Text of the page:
Jesus' words about the temple and its destruction were terribly fulfilled in 70 A.D., when the Roman general Titus and his troops leveled the city. Mark's Gospel was written for non-Jewish believers, most likely living in Rome in the middle part of the first century. They were living through the persecution of Nero. Their very lives were on the line. Jesus' words were-and are-a call to persevere, to "remain steadfast, immovable, abounding in the work of the Lord, knowing that in the Lord our labor is not vain" (1 Corinthians 15:58). How, then, should we live? We should live as people whose future is secure! How often are we weighed down with debilitating fear and paralyzing anxiety? Our anchor and rock is Christ Jesus, who loves us and gave himself for us. When our world comes crashing down around us, in the midst of wars and rumors of wars, natural disasters and other events that shake us to our soul, has the Lord abandoned us? Will he suddenly leave us in our hour of need? Not only will He not leave us, He has promised to be with us always, even to the end of the world (Matthew 28:20). With the promise of Jesus' presence to the very end, through the power of the Holy Spirit at work in us, strengthened through Word and Sacrament with fellow believers, we can be that non-anxious presence to one another, and to the world.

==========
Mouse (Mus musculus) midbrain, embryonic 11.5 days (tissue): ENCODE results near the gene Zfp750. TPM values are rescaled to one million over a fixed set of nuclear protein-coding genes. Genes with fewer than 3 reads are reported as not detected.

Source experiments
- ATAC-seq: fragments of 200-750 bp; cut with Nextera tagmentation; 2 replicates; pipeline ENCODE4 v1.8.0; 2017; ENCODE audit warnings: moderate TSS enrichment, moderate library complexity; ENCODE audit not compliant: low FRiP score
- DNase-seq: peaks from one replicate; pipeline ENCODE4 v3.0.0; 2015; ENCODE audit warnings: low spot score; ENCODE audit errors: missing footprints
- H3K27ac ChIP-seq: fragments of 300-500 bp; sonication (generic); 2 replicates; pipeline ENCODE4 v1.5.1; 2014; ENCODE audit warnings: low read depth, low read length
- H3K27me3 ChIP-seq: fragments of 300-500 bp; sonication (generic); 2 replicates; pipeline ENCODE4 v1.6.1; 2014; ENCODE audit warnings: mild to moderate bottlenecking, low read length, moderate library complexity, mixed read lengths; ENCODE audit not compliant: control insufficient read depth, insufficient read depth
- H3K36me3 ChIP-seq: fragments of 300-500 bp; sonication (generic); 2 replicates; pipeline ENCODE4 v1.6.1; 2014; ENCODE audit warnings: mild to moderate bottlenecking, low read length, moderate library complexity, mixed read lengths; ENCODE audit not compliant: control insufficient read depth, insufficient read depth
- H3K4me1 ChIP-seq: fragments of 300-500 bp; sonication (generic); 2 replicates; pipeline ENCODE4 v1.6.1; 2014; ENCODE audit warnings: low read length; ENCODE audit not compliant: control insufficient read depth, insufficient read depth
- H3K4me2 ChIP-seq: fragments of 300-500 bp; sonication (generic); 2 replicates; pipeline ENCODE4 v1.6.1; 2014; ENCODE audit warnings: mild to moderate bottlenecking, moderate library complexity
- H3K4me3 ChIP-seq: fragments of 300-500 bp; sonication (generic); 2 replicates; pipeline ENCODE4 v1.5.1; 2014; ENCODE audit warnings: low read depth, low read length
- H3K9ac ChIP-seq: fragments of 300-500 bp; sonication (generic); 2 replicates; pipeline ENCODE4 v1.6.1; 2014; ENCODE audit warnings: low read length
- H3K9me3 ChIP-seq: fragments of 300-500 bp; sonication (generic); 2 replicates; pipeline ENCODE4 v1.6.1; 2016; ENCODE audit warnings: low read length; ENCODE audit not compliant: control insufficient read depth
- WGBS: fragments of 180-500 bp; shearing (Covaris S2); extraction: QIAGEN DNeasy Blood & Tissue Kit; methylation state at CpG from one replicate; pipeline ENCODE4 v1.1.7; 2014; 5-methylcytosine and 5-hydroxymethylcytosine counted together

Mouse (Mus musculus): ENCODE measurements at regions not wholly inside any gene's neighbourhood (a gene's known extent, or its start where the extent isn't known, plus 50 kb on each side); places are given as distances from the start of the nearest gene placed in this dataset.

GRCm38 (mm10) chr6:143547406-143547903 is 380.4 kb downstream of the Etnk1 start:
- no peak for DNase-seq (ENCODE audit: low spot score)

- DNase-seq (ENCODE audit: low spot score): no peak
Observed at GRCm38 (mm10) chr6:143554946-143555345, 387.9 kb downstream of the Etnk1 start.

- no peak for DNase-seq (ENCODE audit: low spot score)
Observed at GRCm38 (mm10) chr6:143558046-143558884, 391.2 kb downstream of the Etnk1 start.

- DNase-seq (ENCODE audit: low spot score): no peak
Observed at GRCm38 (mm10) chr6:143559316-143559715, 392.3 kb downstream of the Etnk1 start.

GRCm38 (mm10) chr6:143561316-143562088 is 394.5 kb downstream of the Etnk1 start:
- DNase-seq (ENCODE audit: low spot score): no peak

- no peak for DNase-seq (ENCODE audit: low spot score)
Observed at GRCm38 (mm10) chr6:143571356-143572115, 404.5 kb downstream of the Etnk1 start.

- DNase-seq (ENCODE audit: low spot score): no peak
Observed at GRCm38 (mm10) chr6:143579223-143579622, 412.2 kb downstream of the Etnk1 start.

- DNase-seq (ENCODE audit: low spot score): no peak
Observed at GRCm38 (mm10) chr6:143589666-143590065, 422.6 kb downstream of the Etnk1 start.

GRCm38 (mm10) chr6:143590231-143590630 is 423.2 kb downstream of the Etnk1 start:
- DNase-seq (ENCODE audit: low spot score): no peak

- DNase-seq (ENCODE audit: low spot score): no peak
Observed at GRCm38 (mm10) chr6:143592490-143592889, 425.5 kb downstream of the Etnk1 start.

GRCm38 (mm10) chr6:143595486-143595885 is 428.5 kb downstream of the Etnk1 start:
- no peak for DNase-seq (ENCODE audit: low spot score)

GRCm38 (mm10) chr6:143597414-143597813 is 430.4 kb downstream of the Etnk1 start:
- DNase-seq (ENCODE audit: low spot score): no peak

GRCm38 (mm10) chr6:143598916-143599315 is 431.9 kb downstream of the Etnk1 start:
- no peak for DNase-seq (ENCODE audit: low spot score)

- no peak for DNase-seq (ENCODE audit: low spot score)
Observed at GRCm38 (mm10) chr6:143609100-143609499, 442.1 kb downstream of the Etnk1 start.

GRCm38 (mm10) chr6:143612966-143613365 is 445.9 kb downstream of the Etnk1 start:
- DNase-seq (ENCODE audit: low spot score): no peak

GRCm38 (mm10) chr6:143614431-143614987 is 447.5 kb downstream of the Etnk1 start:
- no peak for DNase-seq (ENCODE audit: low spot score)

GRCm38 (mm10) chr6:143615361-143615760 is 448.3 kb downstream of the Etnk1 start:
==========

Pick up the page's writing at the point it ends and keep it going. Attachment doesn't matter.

In today's second Scripture lesson, the writer of the book of Hebrews notes that priests stood before God in the temple (Numbers 16:9; Deuteronomy 10:8). Their posture of standing indicated that their work was never done because they were continually offering sacrifices, day in and day out, for the sins of the people. There were no chairs in the temple as we're told: "Every priest stands day after day at his service, offering again and again the same sacrifices that can never take away sin" (Hebrews 10:11). In contrast to this, Jesus sits. "But when Christ had offered for all time a single sacrifice for sin, 'he sat down at the right hand of God'" (Hebrews 10:12). The sacrificial work of Jesus our great High Priest is done. The offering of his own life blood for our sins is complete. "He sits at the right hand of the Father, and He will come again to judge the living and the dead." Though the world may look like it's spinning out of control, Christ Jesus is in control. In Him, we can have a non-anxious presence about today, tomorrow, and the Last Day. May God help us to do this, for Jesus' sake. Amen.